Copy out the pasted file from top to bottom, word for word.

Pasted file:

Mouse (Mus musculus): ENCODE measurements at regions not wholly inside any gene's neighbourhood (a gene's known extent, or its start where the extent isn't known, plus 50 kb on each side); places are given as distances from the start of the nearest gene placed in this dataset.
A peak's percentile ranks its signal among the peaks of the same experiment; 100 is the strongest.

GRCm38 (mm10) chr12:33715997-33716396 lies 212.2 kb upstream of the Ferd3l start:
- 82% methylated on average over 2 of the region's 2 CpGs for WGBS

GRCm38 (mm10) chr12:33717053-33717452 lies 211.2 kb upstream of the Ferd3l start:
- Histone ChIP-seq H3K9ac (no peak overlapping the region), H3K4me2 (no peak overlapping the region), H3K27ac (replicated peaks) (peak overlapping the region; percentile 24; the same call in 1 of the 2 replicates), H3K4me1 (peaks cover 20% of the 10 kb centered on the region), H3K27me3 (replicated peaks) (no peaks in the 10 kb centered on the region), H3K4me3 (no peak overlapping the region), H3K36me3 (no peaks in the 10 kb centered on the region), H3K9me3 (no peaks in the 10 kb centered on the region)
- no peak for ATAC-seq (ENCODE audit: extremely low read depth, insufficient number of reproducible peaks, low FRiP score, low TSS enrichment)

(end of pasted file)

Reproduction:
Mouse (Mus musculus): ENCODE measurements at regions not wholly inside any gene's neighbourhood (a gene's known extent, or its start where the extent isn't known, plus 50 kb on each side); places are given as distances from the start of the nearest gene placed in this dataset.
A peak's percentile ranks its signal among the peaks of the same experiment; 100 is the strongest.

GRCm38 (mm10) chr12:33715997-33716396 lies 212.2 kb upstream of the Ferd3l start:
- 82% methylated on average over 2 of the region's 2 CpGs for WGBS

GRCm38 (mm10) chr12:33717053-33717452 lies 211.2 kb upstream of the Ferd3l start:
- Histone ChIP-seq H3K9ac (no peak overlapping the region), H3K4me2 (no peak overlapping the region), H3K27ac (replicated peaks) (peak overlapping the region; percentile 24; the same call in 1 of the 2 replicates), H3K4me1 (peaks cover 20% of the 10 kb centered on the region), H3K27me3 (replicated peaks) (no peaks in the 10 kb centered on the region), H3K4me3 (no peak overlapping the region), H3K36me3 (no peaks in the 10 kb centered on the region), H3K9me3 (no peaks in the 10 kb centered on the region)
- no peak for ATAC-seq (ENCODE audit: extremely low read depth, insufficient number of reproducible peaks, low FRiP score, low TSS enrichment)